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American Alleges Qatari Royal Threatened Him With A Glock For Liberating Captive U.S. Citizens


If you’ve ever considered doing business in Qatar—and particularly with those who have connections to its royal family—you may want to think twice.

As Qatar’s political influence grows in the United States, from the Brookings Institution to Al Jazeera, can the Qatari regime be held accountable for wrongdoings it commits against American citizens? In other words, what are the practical hurdles to having your day in court, if you’re seeking damages from an emir or his immediate family?

A recent lawsuit filed in federal court in Florida reveals the challenges of Americans holding those in positions of power accountable in the monarchies of the Middle East, particularly if these happen to be part of the Al Thani family, which has ruled the tiny Gulf emirate since 1825.

The lawsuit provides a window into the impossibility of serving foreign nationals who occupy positions of power abroad. Two Americans who had been employed as a bodyguard and a paramedic for a Qatari sheik filed a complaint against their former boss, alleging violations of the Fair Labor Standards Act, the Florida Labor Law, the Florida Constitution, and the California Labor Code. The complaint details the alleged abuses suffered by the plaintiffs at the hands of Sheik Khalid Bin Hamad Bin Khalifa Al Thani, the brother of the current ruler of Qatar.

According to the complaint, one plaintiff, Matthew Pittard, was solicited by the sheik to kill two individuals, a request he adamantly refused. Pittard later came to the aid of two American citizens the sheik was allegedly holding captive in his residence for several days in July, as noted in the complaint:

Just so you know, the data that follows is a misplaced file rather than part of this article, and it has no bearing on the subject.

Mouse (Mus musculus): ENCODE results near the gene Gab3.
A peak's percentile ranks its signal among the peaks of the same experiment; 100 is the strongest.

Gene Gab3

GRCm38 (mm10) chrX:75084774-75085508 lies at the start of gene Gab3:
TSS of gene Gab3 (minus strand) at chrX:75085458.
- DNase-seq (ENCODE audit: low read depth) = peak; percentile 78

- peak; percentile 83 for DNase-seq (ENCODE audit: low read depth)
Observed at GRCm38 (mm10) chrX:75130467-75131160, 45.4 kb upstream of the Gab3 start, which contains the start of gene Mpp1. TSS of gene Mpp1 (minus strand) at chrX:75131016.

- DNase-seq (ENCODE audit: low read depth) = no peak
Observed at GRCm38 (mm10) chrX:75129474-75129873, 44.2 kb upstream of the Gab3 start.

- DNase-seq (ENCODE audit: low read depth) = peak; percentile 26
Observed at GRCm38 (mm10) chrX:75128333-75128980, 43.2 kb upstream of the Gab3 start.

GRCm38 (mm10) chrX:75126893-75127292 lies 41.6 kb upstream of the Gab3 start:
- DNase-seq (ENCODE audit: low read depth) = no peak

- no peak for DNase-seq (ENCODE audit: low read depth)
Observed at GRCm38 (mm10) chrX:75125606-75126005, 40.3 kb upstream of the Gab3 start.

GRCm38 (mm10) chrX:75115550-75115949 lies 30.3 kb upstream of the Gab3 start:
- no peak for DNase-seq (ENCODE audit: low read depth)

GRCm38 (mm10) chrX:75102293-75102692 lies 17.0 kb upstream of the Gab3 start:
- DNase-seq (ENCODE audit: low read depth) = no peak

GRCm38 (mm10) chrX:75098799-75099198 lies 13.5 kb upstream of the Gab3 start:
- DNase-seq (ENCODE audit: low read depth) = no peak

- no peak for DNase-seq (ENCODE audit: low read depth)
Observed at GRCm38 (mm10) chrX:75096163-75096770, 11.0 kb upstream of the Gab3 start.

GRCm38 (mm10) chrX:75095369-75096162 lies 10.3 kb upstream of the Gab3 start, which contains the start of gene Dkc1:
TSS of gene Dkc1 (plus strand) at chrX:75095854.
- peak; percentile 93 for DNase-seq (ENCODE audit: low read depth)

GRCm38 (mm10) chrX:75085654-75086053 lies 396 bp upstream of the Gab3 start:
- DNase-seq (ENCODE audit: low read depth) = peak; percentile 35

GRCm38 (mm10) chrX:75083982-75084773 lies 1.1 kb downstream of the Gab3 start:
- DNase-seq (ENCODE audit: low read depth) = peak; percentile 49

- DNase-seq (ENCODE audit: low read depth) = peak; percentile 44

During Pittard’s period of employment, from approximately July 7-10, 2018, Defendant Khalid and his private Qatari security staff held an American citizen against the American citizen’s will on at least two occasions in one of Defendant Khalid’s personal residences. At Defendant Khalid’s request, the American citizen was arrested and jailed at the Onaiza Police Station in Doha, Qatar. Pittard and the United States Embassy came to the aide of the American citizen, and helped the American citizen reach a point of safety, and eventually safely depart from the country of Qatar.

After the sheik learned of Pittard’s role in liberating the captive, the sheik allegedly told Pittard he would kill both him and his family. Pittard alleges he was then kept against his will by the sheik’s security forces, stripped of his electronic devices, fired from his job, and forced to pen new employment documents while a Glock 26 firearm hung above his head.

His plight was not dissimilar from that of his coworker, Michael Allende, who says he was also subjected to the wrath of the sheik. Allende’s predicament, he says, included sometimes working for 20 to 36 hours straight, with little to no time for meals or sleep. Allende says he eventually escaped the sheik by scaling an 18-foot perimeter wall, an act that landed him in the hospital, free but injured.

In instances such as these, filing suit may feel satisfying. However, it can do little to hold the alleged perpetrators accountable if it’s impossible to serve them.

Rebecca Castaneda, Pittard’s lawyer, sees service of process in this case as highly challenging within the current boundaries of American law and international diplomacy. Castaneda explained, “In international litigation, the success of a case can depend upon the diplomatic relations with a foreign nation. Are they strained? Is it a partner nation? Are we working towards developing a stronger relationship with the country involved? Other factors to consider are bilateral agreements and mutual legal assistance treaties to which both nations are parties. These types of agreements encourage the sharing of evidence between the nations and provide relatively simple mechanisms for service of process and, in criminal cases, extradition.”